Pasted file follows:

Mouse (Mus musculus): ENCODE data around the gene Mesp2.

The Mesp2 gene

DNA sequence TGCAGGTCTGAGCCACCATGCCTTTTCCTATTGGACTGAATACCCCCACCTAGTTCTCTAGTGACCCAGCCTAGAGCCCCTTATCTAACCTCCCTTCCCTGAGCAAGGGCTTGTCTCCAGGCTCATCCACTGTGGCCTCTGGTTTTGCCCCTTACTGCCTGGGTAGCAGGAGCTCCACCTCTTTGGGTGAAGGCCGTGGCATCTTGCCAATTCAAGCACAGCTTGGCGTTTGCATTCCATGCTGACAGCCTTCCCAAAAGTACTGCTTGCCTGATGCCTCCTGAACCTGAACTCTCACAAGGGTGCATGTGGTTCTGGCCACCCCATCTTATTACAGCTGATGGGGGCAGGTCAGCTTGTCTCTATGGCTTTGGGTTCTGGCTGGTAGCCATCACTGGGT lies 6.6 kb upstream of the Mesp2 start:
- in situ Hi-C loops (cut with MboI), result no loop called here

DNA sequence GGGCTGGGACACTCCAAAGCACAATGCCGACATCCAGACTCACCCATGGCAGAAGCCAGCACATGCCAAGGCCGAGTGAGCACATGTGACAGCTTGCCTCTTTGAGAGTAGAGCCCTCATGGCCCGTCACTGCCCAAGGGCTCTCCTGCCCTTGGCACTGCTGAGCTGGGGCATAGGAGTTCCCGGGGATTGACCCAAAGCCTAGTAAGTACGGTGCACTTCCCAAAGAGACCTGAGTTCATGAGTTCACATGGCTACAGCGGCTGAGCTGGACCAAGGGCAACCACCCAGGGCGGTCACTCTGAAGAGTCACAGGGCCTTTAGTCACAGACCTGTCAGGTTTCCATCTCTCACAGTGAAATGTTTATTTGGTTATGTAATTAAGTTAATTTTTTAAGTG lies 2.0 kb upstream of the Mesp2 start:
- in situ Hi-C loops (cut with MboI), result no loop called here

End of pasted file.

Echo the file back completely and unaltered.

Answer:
Mouse (Mus musculus): ENCODE data around the gene Mesp2.

The Mesp2 gene

DNA sequence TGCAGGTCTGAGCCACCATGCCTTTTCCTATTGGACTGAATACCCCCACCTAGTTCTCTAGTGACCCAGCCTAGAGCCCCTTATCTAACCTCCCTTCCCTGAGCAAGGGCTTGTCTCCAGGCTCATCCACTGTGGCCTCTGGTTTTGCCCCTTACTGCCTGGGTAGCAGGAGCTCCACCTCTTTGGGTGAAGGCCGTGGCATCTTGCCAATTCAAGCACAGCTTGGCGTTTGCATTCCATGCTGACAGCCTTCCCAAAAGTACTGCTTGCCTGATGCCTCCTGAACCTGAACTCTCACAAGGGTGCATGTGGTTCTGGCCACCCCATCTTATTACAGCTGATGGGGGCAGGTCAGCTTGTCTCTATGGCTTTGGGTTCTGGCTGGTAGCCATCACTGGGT lies 6.6 kb upstream of the Mesp2 start:
- in situ Hi-C loops (cut with MboI), result no loop called here

DNA sequence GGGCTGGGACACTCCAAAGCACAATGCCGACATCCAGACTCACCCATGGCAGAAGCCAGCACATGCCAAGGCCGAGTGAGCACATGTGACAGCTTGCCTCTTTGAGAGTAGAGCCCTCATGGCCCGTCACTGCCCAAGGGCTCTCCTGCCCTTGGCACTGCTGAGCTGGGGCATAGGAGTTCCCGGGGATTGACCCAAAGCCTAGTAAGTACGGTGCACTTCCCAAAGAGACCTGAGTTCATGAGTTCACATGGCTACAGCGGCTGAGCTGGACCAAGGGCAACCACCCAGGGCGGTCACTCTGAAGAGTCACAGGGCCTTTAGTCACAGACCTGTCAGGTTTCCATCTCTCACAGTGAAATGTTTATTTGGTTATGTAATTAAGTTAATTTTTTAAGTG lies 2.0 kb upstream of the Mesp2 start:
- in situ Hi-C loops (cut with MboI), result no loop called here